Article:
"Every NHL team has a lot of good defensemen prospects, so I mean obviously when you want to go out there you want to showcase yourself as best as you can," Mitchell said. "Obviously you want to be the best defenseman here so that's my goal going into this, I want to prove to everyone that I'm a good defenseman, I deserve to play at the next level. Obviously there's lots of good players here, but you're trying to all succeed."

Said Beaudin: "There's a lot of competition. There's a lot of good, young defensemen. I think you just need to be different when you play when you show what you can do."

Said Boqvist: "I'm trying to be better every day. Of course I will play in the NHL one day and win Stanley Cups, so that's my mindset."

The theme? Focus on your own game, take what you learn out of this week and apply those tools in your game when advancing your development next season. The rest will take care of itself.

Mitchell will go back to Denver for his sophomore campaign to continue his development. Beaudin is expected to return to the QMJHL with the Drummondville Voltigeurs. Boqvist signed with the OHL's London Knights, where he will look to get accustomed to the North American style of play.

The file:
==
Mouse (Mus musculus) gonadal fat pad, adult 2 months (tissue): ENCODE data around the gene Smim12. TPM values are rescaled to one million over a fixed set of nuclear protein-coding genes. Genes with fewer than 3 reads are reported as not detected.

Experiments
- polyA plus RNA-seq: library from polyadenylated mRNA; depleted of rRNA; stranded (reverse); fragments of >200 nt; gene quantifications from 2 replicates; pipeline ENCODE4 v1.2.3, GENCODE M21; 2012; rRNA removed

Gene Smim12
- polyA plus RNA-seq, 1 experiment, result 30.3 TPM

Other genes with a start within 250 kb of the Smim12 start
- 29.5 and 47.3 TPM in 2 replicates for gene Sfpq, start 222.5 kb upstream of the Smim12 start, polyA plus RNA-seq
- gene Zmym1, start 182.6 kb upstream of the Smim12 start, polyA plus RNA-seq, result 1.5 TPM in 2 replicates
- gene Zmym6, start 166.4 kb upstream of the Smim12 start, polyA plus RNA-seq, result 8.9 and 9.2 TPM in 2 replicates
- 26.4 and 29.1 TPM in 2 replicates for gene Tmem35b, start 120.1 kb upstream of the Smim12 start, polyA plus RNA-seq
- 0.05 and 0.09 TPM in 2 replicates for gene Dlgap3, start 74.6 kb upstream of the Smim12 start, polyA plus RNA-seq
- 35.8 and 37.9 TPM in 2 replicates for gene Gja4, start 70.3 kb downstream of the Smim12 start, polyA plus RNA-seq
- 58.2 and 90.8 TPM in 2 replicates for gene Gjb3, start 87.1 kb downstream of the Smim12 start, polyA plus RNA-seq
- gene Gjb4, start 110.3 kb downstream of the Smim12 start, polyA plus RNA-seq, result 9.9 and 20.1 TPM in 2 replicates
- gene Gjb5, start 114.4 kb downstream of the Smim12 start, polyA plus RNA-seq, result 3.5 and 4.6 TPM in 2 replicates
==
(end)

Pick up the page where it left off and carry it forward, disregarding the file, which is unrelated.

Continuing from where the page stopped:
For Jokiharju, the goal is different. This is his second development camp. He signed an entry-level contract in June. Making the big club is a real goal and a legitimate possibility for a Blackhawks team looking for young, impact defensemen immediately.

"I think if Henri has a really good summer of training, comes into camp, I certainly thinks he gets a good look," Blackhawks vice president of amateur scouting Mark Kelley told NBC Sports Chicago last month.

Jokiharju showed poise and confidence with and without the puck during drills, like someone who knows this is only the first step towards that ultimate goal.

"Yeah," Jokiharju responded when asked if the expectation is to make it to the NHL this season. "You want to set the bar high, you don't want to set the bar too low. I want to dream big and that's the dream."

That's the dream for everyone. When that happens, it's up to them. This week is a chance to set an early tone.